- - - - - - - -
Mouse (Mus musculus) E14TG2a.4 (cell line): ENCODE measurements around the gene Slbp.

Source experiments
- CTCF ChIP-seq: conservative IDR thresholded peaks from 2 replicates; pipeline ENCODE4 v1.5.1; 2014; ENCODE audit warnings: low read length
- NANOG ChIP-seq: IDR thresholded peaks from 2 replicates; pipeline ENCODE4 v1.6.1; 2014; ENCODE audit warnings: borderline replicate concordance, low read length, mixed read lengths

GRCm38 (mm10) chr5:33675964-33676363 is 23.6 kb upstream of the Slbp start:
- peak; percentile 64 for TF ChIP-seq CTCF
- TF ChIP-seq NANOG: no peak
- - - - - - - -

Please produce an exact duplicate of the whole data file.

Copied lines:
Mouse (Mus musculus) E14TG2a.4 (cell line): ENCODE measurements around the gene Slbp.

Source experiments
- CTCF ChIP-seq: conservative IDR thresholded peaks from 2 replicates; pipeline ENCODE4 v1.5.1; 2014; ENCODE audit warnings: low read length
- NANOG ChIP-seq: IDR thresholded peaks from 2 replicates; pipeline ENCODE4 v1.6.1; 2014; ENCODE audit warnings: borderline replicate concordance, low read length, mixed read lengths

GRCm38 (mm10) chr5:33675964-33676363 is 23.6 kb upstream of the Slbp start:
- peak; percentile 64 for TF ChIP-seq CTCF
- TF ChIP-seq NANOG: no peak